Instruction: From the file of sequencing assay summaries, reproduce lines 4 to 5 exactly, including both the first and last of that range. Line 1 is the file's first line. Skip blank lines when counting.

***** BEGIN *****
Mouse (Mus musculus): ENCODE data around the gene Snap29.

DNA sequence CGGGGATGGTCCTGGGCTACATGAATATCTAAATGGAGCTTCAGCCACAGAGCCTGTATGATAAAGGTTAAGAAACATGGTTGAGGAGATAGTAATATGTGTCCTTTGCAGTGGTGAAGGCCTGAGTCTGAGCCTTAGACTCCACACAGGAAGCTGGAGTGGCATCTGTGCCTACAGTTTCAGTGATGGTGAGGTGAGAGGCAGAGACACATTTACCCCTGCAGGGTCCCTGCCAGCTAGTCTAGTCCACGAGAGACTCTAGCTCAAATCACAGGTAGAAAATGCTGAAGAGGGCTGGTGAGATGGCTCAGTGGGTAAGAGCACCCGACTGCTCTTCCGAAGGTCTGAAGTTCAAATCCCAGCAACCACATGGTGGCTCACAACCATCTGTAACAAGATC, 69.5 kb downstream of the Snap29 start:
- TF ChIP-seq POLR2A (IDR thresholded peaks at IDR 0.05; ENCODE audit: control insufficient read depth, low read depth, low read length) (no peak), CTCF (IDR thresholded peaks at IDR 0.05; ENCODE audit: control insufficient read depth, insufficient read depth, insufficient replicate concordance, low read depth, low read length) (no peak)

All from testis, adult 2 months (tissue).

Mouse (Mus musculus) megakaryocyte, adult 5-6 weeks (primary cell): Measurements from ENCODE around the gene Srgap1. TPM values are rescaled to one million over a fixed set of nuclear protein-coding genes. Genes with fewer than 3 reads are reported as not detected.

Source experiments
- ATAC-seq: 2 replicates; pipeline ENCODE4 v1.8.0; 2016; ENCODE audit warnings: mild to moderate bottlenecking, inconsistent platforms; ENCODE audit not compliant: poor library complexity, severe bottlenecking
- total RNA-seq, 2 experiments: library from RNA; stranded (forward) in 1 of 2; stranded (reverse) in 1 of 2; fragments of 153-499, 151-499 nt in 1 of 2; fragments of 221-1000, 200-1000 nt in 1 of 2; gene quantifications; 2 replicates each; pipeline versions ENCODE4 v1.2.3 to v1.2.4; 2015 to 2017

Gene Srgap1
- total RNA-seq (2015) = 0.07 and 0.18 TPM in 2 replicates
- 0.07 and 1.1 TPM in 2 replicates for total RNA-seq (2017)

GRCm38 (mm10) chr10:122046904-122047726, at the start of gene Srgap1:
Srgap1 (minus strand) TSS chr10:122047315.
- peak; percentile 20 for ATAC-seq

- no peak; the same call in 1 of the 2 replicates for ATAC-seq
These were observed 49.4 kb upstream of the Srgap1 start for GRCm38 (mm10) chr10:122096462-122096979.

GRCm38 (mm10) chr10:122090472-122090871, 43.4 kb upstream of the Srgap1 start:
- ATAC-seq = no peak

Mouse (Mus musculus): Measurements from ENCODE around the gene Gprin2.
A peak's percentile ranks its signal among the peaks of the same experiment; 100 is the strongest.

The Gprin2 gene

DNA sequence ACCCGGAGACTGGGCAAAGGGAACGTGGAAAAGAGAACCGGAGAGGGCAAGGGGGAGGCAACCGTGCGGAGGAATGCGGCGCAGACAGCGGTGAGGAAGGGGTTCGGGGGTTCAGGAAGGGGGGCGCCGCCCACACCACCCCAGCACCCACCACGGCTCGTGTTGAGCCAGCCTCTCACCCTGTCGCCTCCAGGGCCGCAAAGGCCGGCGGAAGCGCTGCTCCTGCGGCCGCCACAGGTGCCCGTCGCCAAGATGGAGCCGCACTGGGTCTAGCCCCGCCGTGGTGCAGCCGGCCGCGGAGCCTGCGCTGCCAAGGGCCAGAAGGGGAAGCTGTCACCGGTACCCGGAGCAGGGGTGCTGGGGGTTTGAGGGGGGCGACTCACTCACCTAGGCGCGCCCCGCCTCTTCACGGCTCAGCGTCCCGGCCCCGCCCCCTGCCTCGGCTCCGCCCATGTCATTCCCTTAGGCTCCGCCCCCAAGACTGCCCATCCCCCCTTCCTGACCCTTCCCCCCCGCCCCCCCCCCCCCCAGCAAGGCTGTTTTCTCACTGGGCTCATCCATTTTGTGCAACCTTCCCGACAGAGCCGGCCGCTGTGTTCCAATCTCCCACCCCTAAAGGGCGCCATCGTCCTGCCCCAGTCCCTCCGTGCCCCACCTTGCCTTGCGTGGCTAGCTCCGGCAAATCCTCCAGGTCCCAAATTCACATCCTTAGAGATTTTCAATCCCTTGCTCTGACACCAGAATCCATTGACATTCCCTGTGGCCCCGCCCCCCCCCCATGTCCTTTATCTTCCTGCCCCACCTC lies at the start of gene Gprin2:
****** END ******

All from testis, adult 2 months (tissue).

Mouse (Mus musculus) megakaryocyte, adult 5-6 weeks (primary cell): Measurements from ENCODE around the gene Srgap1. TPM values are rescaled to one million over a fixed set of nuclear protein-coding genes. Genes with fewer than 3 reads are reported as not detected.